Uncovering the Heart of a Historian
Daughter's Family History Search Inspires Gift to DAR
Christine Gentry will tell you she was not interested in high-school history and, as a first-year biology major at University of California, Irvine, she avoided history courses "like the plague." But everything changed the summer she was 19.
That summer, her family traveled from their home in California to her grandparents' 50th anniversary celebration in New York. "We stopped to try to find my grandfather's childhood home on Lake Superior. Whether we found the right house, I do not know. But it sparked an interest in finding my ancestors' birthplaces."
Marrying a history major fanned the flame. A Vietnam War veteran, George Gentry serves as historian for his regiment. "Every trip we have ever taken has involved genealogical research, historical research or a combination thereof," Christine says. Over 35 years, they have perused more than 25 historical libraries, from Burbank to Boston and as far away as Berlin.
A 1980 stop at the National Archives in Washington, D.C., provided her first big find: Civil War pension records for Sylvester Bohanan, grandfather of the Duluth ancestor whose home her family sought in 1967. Bohanan had lived in Maine. "I suddenly realized that there was a great possibility that I had ancestry going back to the Civil War in this country." She connected with the DAR and began her search.
And while that particular search continues, names on the back of a family photo launched another. On a tip from a DAR member, she asked her library in Long Beach to secure a copy of Harlem (City of New York) Its Origin and Early Annals by James Riker. Reviewing pages of Dutch ancestors, she found her first two patriots: Cornelius Waldron and Arent Van Wormer of Albany County. She thought back to a favorite book about settlers' struggles in New York's Mohawk Valley. "As it turns out, my patriots were in that region during the Revolutionary War."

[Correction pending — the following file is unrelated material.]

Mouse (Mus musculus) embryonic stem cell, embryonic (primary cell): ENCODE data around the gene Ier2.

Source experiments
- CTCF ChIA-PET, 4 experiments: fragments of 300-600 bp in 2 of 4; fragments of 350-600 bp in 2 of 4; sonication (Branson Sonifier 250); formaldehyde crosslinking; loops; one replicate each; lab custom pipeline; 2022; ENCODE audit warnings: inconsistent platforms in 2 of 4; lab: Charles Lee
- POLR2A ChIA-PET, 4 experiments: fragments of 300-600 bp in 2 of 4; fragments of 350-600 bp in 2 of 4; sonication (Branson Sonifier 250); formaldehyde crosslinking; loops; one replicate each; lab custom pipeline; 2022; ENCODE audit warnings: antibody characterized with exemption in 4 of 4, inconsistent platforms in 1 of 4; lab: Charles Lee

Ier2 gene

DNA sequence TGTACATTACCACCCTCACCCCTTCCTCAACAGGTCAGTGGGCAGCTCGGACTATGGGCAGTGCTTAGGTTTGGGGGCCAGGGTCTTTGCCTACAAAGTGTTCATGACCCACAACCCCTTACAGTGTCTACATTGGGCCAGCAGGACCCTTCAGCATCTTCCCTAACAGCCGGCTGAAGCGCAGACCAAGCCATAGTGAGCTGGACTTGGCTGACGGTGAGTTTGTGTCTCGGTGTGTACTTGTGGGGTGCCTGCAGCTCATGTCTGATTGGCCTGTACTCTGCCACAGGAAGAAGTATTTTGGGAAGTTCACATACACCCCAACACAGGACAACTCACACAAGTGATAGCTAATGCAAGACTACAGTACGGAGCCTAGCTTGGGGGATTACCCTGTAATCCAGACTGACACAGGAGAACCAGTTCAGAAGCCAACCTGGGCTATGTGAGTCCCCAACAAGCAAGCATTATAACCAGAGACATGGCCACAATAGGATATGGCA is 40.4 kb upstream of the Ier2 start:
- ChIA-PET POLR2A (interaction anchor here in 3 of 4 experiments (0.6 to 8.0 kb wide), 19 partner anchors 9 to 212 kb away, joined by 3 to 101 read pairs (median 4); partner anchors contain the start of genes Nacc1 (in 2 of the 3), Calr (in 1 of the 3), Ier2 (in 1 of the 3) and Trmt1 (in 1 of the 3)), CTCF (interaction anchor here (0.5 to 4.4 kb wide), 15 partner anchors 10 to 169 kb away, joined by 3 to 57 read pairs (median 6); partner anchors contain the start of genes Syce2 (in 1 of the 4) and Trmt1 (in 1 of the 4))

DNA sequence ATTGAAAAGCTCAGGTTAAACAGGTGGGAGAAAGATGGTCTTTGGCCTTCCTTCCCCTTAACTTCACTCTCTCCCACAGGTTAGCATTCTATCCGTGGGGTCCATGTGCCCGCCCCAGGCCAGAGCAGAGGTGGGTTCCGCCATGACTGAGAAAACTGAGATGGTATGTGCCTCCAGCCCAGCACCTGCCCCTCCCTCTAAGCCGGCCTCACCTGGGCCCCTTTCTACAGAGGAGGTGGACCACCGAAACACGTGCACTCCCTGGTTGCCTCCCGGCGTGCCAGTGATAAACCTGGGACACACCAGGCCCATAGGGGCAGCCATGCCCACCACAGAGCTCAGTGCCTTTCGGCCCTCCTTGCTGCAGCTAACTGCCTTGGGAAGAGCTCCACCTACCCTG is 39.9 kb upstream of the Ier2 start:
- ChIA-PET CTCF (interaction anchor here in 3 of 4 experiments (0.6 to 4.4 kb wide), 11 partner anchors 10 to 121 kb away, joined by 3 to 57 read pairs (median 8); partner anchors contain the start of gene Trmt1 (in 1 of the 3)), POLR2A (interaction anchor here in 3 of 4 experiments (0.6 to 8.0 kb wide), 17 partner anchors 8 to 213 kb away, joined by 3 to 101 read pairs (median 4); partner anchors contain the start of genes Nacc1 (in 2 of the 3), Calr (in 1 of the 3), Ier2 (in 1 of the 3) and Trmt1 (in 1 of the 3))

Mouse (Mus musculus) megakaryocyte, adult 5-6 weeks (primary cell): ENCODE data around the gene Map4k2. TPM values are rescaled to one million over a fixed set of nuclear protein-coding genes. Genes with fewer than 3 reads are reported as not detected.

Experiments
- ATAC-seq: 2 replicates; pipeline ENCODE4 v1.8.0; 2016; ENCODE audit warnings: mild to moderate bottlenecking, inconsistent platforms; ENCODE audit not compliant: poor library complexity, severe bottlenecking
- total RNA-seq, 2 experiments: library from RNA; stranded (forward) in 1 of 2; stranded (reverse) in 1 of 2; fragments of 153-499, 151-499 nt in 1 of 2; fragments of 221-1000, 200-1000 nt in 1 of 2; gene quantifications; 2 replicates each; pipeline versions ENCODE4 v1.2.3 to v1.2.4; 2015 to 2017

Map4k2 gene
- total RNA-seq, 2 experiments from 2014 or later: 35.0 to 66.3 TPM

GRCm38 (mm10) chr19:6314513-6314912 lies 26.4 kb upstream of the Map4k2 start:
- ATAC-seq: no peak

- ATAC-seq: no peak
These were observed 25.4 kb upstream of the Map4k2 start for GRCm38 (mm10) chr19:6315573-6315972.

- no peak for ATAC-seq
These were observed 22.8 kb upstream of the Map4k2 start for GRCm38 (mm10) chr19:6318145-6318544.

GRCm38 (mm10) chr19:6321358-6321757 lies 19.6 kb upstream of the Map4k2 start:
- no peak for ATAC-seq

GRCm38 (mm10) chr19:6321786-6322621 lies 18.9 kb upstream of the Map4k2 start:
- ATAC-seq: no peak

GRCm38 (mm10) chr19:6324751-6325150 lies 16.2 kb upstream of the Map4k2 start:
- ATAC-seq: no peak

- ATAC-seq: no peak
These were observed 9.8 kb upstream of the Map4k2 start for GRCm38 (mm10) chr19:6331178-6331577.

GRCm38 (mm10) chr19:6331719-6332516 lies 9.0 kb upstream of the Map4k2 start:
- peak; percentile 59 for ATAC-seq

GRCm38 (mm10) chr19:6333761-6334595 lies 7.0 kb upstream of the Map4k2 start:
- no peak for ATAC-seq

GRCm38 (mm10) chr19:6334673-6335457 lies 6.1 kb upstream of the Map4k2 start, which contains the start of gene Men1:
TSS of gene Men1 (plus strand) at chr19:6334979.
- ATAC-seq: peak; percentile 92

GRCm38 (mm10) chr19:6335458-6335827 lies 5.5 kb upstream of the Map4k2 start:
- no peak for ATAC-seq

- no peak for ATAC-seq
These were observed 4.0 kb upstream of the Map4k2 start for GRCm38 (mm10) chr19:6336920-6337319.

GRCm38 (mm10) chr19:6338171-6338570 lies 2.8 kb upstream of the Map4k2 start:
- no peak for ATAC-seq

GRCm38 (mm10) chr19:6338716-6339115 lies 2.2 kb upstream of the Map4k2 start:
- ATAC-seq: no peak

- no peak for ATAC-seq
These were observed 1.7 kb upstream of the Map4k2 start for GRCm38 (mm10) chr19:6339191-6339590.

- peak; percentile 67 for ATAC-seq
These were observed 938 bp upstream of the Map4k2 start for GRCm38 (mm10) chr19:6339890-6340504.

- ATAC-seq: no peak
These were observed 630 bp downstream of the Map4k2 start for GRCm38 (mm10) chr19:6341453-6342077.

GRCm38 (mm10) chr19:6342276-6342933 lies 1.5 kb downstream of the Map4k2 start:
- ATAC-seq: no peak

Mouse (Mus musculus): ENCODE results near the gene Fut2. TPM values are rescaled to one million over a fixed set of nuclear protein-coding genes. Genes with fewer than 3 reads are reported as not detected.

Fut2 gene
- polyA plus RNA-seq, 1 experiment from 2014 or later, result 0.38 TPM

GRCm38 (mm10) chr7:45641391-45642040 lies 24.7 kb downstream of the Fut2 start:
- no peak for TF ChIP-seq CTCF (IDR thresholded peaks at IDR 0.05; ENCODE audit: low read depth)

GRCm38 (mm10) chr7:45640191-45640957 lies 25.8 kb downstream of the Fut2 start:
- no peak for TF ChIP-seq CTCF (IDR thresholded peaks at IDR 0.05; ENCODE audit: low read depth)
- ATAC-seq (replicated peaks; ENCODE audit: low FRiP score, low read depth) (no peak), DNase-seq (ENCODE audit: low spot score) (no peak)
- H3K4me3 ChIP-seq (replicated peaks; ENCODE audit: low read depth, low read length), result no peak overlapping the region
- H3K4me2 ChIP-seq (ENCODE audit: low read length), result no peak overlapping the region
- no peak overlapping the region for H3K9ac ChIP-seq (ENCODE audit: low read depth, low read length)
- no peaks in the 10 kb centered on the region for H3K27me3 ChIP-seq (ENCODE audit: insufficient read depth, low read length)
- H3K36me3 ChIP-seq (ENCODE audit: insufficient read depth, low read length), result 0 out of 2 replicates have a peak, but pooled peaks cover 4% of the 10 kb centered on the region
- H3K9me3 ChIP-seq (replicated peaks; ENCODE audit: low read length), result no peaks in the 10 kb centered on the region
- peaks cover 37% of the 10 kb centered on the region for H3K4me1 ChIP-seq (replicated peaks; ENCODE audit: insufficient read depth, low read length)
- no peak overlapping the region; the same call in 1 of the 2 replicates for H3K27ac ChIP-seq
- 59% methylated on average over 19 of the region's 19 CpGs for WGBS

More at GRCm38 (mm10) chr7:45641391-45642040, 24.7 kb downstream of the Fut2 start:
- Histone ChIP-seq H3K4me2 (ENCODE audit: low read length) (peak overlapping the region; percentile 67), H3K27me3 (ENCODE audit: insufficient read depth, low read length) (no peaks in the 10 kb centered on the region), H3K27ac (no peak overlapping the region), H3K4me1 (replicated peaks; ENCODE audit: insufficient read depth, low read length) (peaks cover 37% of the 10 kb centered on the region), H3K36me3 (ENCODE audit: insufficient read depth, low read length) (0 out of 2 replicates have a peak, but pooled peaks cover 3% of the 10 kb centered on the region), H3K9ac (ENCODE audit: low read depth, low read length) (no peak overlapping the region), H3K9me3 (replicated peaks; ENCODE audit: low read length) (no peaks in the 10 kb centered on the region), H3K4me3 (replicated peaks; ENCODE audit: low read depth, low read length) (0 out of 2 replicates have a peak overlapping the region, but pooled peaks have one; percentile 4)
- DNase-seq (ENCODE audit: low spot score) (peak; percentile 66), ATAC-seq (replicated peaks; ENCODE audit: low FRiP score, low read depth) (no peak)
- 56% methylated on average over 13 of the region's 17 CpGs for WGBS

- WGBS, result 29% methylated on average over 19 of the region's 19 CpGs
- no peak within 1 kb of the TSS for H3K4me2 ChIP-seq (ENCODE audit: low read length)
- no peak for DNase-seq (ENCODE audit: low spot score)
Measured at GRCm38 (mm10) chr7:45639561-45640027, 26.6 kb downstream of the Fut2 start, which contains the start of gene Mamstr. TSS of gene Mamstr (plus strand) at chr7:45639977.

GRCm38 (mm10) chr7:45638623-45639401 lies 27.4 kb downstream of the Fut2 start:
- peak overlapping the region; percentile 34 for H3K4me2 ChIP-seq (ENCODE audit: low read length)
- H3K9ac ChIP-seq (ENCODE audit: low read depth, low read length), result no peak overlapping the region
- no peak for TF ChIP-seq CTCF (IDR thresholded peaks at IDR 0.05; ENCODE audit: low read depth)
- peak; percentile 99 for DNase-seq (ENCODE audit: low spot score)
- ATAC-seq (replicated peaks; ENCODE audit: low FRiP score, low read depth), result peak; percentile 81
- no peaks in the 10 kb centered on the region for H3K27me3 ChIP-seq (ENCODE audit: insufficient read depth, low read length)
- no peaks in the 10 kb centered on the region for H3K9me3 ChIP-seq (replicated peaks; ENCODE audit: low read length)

Christine wants to ensure that future Daughters can experience the same excitement of discovering their heritage that she has, so the Gentrys have established two charitable gift annuities with the DAR and supported many of its projects.
"We are a nation of immigrants," Christine explains. "Other countries developed from tribal groups or ethnic arrangements of one sort or another, but what ties our country together is that people valued the freedoms and responsibilities of creating a country where everyone could have the maximum ability to make something of themselves in life. That is what the DAR stands for.
"I feel very grounded here. It gives me a sense of where I belong in the whole scheme of things. People are always looking for that missing thing in their lives. In the DAR, I have found it."
Like Christine, you can celebrate the connection to your patriot and continue that legacy for generations to come by establishing a charitable gift annuity with NSDAR. We would love to have a conversation with you about the many benefits this gift provides to you and to the DAR. Simply call us today at (800) 449-1776 and we can work together to establish your legacy.